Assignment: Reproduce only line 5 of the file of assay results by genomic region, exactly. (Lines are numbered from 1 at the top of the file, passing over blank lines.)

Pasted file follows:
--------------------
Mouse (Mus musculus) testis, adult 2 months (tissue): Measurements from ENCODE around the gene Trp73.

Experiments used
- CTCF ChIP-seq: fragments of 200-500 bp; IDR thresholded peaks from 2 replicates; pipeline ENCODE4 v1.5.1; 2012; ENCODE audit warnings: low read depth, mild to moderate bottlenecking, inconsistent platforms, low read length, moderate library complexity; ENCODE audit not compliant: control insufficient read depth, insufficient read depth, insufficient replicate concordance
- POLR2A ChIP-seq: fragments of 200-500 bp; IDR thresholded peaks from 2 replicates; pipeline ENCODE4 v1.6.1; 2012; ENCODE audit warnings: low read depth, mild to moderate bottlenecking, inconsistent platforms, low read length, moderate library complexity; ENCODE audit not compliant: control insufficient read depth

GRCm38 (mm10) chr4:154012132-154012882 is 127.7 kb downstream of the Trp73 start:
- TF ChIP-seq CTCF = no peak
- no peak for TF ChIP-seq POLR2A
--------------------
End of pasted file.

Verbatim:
GRCm38 (mm10) chr4:154012132-154012882 is 127.7 kb downstream of the Trp73 start: